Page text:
Hospital Frailty risk score is an independent predictor of outcomes in cutaneous Squamous cell carcinomas of Head and Neck region.

Presentation: A156
Topic: Skin Cancer
Type: Poster
Authors: Rema A Kandula, MD; Sandeep Kandregula, MD; Bharat Guthikonda, MD; John Pang, MD; Ameya Asarkar, MD; Cherie-Ann O Nathan, MD
Institution(s): LSU Health sciences Shreveport


The demographics of cutaneous squamous cell carcinoma of the head and neck (cSCCHN) is marked by a growing number of patients age 65 and over significantly contributing to the overall disease burden in the elderly. Frailty index is a well-studied concept defined by age-related decline in physiological reserve, which could be a reliable clinical assessment tool to provide prognostic information and outcomes thus allowing for improved treatment planning.


In this study, we explored the effect of frailty on short-term outcomes and hospital costs and compared it with age as an independent predictor through the NIS database.

Materials and Methods: We queried the NIS database for the diagnosis of Cutaneous Squamous cell carcinomas of the Head and Neck region from the years 2016 to 2018 (3 years). Frailty was assessed through Hospital Frailty Risk score (HFRS) which provides a numerical score for each patient. All the patients were categorized as low risk (0-5), intermediate risk (5-15) and high-risk of frailty group (>15). The outcomes analyzed were death in hospital, complications, extended length of stay and non-home discharge.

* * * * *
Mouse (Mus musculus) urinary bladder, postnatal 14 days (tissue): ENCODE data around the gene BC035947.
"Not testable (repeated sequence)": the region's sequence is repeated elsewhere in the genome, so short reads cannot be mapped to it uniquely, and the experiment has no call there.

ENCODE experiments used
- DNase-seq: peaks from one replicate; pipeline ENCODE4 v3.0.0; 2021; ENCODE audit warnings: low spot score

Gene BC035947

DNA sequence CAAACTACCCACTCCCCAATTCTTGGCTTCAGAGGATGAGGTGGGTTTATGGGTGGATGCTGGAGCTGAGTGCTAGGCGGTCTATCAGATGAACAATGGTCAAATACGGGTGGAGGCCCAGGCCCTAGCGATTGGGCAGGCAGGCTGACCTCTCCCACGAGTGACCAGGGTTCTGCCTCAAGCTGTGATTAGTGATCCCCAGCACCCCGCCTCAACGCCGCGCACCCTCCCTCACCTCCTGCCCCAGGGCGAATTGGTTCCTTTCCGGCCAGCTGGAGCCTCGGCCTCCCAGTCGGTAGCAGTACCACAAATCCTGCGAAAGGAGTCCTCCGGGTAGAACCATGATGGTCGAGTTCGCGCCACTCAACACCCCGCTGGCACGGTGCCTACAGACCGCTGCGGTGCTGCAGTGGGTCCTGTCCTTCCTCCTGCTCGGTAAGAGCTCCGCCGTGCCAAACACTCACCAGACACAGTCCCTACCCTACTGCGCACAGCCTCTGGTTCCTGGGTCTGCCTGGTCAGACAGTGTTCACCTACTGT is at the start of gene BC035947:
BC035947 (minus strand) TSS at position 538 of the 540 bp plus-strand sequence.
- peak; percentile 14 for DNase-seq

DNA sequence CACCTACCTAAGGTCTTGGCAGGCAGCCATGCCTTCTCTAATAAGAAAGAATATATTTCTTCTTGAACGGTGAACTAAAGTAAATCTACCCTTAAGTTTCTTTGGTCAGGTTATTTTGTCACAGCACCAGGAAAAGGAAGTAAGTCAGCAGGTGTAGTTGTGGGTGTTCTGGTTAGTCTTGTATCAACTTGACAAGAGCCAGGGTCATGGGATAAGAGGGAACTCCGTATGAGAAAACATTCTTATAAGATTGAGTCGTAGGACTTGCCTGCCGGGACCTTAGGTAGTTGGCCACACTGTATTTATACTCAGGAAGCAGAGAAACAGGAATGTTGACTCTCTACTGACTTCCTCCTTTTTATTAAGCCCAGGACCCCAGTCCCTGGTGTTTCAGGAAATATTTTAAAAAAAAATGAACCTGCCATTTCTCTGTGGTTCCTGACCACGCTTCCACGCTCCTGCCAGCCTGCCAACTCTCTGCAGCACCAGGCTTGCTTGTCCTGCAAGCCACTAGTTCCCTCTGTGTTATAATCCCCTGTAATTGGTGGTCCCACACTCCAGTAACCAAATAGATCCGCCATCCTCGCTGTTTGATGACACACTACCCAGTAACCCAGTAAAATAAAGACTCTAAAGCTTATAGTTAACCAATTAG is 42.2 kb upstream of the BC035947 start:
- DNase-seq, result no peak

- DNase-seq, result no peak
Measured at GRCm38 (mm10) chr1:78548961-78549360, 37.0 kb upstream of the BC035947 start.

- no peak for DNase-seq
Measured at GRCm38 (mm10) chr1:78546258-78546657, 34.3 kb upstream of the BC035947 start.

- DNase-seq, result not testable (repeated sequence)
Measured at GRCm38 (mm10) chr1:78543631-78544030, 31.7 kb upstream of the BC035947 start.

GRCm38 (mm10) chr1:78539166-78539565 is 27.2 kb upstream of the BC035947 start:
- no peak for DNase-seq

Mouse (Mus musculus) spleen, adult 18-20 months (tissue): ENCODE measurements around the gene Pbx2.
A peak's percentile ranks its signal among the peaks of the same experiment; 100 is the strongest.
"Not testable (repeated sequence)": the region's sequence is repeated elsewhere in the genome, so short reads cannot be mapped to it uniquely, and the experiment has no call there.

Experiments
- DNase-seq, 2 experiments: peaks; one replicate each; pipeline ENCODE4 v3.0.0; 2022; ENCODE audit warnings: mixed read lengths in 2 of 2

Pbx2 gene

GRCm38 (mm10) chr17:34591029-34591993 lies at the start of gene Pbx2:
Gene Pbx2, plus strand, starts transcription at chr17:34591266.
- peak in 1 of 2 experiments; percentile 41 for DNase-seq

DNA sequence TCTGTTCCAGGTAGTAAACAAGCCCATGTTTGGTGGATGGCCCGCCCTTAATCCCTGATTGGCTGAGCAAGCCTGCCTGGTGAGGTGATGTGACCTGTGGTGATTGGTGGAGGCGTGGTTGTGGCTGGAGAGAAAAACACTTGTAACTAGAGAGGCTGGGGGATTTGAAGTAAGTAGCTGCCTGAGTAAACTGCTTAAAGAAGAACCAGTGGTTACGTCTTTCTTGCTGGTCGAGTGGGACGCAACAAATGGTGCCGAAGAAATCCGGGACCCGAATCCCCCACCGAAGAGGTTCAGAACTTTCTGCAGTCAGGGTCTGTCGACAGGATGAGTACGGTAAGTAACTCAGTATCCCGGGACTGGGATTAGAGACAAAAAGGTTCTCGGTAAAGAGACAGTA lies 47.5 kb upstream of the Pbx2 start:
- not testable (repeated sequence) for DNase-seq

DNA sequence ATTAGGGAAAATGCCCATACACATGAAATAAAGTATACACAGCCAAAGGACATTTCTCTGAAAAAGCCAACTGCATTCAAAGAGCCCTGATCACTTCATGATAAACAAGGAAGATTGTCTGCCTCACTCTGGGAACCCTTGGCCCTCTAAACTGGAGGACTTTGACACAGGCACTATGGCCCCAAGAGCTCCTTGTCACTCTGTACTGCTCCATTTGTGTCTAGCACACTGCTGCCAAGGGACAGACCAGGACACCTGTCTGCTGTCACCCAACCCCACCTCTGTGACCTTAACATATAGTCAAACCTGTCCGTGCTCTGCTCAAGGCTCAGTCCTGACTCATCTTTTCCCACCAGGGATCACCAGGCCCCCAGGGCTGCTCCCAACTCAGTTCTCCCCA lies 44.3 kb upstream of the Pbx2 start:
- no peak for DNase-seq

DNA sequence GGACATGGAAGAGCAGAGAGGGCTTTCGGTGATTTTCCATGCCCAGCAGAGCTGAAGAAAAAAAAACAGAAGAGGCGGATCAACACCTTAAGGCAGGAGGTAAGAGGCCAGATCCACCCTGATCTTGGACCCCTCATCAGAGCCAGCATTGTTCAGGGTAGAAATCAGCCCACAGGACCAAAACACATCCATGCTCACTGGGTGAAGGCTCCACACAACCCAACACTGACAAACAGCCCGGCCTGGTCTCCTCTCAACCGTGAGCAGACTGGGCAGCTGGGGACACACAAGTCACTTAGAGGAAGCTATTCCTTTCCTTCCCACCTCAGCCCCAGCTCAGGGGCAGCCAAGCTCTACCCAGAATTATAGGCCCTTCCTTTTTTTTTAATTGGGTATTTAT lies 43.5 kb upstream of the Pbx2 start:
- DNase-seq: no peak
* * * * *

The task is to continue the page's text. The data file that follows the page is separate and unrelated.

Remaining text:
Results: A total of 6715 patients with cSCCHN underwent surgical excision within hospital stay. Based on HFRS, 74.2 % were in the low risk, 23.7 % in the intermediate risk and 2.1% fell in the high-risk frailty groups. The mean age in the low-risk group (non-frail) was 71.92 years (SD +11.58), 74.14 years (SD 11.75) in the intermediate-risk group, and 76.32 years (SD 9.38) in the high-risk group (p<0.001). Males were predominant in all groups (p=0.509). Caucasians were the predominant population in all the groups. The most common insurance was Medicare across all groups. The mean ECI score (comorbidities) increased significantly across the groups (11.04, 20.30, 24.46), and were significantly different from each other (p<0.001). The mean hospital charges for the low risk group were $ 96,100, whereas the frail group (high risk) was $ 167,140 (p = 0.003).

The death rate was seven times higher in the high-risk frailty group (7.1%) compared to low-risk group (0.5%). Non-home discharge increased with increase in the frailty score. Extended length of stay was present in 64.3% in the high-risk frail group vs 10.9% in the low-risk frail group (10.9%) (p<0.001). 75% of the high-risk frail patients had at least one complication vs 7.1% in the low-risk frail group (p<0.001). Patients with higher comorbidity score (adjusted OR 1.067, 95% CI 1.026-1.109, p<0.001) and frailty score (adjusted OR 1.102, 95% CI 1.042-1.165, p<0.001) had increased odds of in-hospital death, while age and gender did not predict death. ROC curves revealed higher discriminating capacity for frailty compared to age and comorbidity score for all the outcome variables (Fig 1-4).

Conclusion: Our study shows that frailty is an independent predictor that can affect perioperative morbidity, mortality, length of stay, and hospital costs. Classifying patients by their functional status using the frailty scale identifies at-risk patients in the pre-operative clinic and can aid clinicians in counseling patients and families about the hospital course and anticipated complications.